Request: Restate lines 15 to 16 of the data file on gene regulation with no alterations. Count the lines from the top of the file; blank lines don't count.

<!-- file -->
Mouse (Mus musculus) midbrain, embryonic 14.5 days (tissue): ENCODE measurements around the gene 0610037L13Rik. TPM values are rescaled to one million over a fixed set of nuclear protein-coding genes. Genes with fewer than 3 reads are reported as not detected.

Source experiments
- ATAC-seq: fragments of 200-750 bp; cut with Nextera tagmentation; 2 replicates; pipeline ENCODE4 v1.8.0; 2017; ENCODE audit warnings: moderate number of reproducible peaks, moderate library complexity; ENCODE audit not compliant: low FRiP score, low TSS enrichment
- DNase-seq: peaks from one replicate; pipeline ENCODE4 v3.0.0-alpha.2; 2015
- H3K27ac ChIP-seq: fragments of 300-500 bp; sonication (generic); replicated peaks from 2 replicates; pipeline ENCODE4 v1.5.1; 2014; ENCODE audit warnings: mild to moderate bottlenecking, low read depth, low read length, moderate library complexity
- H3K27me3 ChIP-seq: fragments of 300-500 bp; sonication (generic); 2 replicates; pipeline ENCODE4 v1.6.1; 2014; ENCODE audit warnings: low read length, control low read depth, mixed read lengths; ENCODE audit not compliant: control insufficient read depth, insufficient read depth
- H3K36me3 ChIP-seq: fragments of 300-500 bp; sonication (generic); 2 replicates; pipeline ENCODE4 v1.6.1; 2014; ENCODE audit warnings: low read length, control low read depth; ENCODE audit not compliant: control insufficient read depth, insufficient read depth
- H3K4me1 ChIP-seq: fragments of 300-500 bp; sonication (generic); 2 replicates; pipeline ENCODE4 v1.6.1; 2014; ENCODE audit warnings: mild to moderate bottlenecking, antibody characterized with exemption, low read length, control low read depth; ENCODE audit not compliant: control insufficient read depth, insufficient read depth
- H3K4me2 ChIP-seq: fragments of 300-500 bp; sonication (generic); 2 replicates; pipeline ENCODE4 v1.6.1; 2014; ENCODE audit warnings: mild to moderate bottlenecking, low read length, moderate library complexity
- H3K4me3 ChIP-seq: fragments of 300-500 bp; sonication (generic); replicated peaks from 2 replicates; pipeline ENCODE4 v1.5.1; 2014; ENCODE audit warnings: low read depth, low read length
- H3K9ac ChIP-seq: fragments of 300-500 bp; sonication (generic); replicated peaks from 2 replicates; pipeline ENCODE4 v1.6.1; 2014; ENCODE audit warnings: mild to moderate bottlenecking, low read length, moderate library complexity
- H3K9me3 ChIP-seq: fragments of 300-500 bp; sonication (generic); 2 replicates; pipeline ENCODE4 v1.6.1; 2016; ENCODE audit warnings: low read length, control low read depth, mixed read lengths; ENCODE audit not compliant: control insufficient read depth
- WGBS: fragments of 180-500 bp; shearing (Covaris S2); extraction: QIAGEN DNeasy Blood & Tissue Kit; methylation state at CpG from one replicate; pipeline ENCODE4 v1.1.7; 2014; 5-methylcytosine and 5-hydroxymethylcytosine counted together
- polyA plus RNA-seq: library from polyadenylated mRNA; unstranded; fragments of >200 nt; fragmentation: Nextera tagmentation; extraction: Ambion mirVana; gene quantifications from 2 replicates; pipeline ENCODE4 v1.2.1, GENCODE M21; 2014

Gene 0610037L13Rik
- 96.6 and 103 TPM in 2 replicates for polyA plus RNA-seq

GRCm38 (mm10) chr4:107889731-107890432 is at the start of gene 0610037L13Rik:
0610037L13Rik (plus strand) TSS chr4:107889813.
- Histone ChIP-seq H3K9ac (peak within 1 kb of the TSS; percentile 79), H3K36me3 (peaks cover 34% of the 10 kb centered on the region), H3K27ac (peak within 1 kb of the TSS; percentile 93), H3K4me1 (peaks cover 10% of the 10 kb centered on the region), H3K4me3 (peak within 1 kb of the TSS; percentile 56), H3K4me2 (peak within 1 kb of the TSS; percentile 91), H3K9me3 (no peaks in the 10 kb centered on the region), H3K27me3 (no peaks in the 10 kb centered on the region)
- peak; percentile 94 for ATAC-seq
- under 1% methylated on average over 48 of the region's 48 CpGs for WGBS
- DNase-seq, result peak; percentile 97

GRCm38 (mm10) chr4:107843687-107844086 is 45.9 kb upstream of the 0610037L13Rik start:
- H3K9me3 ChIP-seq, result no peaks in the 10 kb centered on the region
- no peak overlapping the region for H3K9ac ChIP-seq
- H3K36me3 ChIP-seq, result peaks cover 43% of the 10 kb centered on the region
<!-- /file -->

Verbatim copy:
Gene 0610037L13Rik
- 96.6 and 103 TPM in 2 replicates for polyA plus RNA-seq